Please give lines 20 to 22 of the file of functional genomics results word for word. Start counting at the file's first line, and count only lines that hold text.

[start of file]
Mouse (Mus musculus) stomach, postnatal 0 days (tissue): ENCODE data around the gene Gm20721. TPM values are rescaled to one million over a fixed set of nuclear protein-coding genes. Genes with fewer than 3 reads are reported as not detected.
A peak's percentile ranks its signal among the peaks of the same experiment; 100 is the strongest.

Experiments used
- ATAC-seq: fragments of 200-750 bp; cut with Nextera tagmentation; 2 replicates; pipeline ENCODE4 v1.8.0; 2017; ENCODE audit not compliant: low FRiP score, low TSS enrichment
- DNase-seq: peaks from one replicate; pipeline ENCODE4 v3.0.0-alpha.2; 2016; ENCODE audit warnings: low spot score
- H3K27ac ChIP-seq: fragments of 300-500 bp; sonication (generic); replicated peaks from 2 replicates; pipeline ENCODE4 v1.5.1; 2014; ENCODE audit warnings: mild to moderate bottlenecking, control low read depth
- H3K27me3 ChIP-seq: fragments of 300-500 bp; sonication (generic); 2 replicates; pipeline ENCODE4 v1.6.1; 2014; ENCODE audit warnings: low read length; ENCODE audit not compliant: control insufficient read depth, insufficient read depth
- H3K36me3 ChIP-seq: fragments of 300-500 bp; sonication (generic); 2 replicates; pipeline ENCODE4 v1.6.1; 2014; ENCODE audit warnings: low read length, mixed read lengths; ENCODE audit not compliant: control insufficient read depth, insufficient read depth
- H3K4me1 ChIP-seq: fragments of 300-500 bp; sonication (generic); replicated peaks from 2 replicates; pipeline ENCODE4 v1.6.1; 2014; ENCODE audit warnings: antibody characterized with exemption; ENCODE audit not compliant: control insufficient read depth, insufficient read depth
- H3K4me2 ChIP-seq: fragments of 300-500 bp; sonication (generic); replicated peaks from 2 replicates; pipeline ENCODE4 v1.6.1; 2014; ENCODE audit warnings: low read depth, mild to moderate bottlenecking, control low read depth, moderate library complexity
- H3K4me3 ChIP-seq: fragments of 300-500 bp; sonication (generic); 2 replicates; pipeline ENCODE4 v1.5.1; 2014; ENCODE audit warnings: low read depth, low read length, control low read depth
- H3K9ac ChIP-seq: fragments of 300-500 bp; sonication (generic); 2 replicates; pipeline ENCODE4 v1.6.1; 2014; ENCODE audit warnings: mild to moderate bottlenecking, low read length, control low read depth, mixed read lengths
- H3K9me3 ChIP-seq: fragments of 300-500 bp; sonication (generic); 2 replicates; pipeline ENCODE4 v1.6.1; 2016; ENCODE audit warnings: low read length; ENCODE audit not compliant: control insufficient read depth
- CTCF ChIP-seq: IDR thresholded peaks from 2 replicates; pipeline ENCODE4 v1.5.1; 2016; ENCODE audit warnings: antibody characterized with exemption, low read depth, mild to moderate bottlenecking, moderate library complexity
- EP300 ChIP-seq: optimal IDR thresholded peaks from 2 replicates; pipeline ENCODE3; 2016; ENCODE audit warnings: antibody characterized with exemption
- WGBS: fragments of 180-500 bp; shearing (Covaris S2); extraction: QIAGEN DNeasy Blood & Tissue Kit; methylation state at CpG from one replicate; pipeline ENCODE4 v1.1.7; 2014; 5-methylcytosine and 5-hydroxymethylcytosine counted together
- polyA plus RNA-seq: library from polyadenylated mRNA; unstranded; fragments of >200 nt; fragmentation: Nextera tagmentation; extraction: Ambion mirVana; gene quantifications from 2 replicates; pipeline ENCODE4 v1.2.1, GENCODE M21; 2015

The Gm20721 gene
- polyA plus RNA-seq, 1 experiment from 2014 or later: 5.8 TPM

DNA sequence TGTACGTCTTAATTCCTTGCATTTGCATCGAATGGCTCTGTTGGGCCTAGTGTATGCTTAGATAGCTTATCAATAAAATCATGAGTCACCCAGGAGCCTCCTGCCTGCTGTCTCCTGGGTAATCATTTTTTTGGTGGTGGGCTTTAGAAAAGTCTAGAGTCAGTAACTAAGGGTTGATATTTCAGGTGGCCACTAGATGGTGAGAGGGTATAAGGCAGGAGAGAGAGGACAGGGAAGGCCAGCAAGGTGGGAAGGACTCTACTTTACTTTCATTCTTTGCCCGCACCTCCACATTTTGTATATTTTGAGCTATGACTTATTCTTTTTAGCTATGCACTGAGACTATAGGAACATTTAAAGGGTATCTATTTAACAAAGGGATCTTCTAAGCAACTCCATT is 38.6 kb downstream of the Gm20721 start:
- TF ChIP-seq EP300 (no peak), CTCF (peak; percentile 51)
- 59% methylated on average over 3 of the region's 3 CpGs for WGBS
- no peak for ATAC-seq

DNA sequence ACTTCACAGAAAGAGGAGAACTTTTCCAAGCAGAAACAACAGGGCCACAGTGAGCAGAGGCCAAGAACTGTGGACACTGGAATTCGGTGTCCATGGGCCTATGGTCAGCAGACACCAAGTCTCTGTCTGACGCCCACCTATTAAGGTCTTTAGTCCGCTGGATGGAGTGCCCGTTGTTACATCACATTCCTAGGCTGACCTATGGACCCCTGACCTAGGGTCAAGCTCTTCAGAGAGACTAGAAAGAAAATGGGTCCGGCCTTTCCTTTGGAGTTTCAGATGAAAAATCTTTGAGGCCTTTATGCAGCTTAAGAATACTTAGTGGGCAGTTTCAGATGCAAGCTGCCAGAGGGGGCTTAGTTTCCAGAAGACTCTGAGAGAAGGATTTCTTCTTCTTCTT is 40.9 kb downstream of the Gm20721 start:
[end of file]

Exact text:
DNA sequence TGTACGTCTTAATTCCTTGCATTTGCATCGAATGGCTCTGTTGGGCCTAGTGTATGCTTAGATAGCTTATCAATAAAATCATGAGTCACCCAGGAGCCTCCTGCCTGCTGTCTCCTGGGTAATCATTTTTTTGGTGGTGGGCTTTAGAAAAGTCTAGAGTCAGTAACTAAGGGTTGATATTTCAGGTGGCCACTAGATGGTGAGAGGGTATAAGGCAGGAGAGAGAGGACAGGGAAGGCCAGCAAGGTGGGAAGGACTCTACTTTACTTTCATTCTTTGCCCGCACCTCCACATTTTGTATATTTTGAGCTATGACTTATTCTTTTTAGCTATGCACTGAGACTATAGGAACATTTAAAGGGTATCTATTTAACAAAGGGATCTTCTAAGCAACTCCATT is 38.6 kb downstream of the Gm20721 start:
- TF ChIP-seq EP300 (no peak), CTCF (peak; percentile 51)
- 59% methylated on average over 3 of the region's 3 CpGs for WGBS